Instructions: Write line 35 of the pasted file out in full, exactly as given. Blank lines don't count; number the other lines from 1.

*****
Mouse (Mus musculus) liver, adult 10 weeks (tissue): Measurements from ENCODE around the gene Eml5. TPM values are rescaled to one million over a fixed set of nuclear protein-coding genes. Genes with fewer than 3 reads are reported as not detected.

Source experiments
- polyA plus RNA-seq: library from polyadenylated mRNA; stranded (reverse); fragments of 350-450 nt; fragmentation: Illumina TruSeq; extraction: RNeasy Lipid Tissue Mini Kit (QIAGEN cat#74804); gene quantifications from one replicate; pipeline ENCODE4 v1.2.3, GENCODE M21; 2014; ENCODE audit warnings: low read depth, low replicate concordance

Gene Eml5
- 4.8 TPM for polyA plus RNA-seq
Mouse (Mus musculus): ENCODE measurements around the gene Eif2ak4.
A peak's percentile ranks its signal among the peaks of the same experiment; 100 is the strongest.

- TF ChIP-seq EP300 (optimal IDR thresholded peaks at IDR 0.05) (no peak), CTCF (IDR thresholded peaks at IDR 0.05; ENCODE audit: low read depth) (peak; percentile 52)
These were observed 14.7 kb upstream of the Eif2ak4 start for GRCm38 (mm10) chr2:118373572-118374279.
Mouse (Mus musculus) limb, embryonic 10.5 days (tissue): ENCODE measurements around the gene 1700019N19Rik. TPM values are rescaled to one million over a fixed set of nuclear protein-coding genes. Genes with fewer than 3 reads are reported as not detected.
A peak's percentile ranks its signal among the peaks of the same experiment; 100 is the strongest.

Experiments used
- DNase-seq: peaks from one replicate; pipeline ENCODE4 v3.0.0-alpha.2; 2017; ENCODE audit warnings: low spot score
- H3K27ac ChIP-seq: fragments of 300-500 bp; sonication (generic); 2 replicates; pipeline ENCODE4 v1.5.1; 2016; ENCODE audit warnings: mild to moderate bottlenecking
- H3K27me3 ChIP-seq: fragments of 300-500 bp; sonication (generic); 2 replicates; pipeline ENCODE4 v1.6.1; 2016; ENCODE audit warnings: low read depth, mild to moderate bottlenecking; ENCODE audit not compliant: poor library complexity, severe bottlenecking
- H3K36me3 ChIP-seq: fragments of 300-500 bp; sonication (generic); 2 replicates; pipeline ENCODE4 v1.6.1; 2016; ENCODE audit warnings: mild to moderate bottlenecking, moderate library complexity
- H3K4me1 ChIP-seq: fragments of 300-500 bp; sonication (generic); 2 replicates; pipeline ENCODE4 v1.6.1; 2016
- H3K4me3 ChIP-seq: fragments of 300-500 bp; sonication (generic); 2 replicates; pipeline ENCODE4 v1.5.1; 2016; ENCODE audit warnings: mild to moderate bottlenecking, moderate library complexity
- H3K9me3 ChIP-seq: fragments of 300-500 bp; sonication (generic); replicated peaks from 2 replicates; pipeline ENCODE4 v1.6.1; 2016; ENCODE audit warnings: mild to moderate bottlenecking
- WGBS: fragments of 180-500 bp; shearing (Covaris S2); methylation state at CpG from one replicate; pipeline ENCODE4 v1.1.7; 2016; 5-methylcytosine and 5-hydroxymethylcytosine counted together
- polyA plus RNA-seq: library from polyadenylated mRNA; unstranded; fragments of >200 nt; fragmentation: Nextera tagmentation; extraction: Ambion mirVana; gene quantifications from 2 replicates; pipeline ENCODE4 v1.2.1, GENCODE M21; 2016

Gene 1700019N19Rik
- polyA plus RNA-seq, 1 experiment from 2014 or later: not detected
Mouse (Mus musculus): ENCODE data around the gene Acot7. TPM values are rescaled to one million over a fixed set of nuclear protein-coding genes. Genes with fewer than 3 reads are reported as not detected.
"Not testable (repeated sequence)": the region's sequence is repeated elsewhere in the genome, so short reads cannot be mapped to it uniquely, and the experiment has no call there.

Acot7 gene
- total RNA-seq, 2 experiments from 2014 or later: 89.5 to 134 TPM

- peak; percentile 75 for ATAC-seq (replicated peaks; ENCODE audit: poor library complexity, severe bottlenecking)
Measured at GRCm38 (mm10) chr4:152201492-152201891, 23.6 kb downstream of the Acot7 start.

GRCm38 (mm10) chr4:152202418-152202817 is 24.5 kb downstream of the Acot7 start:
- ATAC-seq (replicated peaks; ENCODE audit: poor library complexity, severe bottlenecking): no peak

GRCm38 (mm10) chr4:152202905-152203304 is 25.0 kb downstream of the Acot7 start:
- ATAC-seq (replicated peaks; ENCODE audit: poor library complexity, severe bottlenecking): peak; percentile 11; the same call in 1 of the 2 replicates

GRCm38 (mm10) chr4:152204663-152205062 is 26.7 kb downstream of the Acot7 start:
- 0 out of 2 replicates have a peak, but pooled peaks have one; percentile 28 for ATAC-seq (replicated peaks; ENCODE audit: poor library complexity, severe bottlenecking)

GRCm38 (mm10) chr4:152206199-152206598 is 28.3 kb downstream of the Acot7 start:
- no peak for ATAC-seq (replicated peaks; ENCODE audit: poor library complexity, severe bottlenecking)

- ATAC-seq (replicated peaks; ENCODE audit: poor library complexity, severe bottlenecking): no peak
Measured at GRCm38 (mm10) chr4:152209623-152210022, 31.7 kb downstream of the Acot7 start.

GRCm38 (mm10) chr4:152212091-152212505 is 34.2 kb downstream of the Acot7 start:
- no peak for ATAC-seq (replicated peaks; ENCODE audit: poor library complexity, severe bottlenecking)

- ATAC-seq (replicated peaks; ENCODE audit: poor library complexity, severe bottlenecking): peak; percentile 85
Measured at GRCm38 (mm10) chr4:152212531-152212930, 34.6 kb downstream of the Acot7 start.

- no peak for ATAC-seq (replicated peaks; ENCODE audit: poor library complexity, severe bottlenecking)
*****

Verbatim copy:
- 0 out of 2 replicates have a peak, but pooled peaks have one; percentile 28 for ATAC-seq (replicated peaks; ENCODE audit: poor library complexity, severe bottlenecking)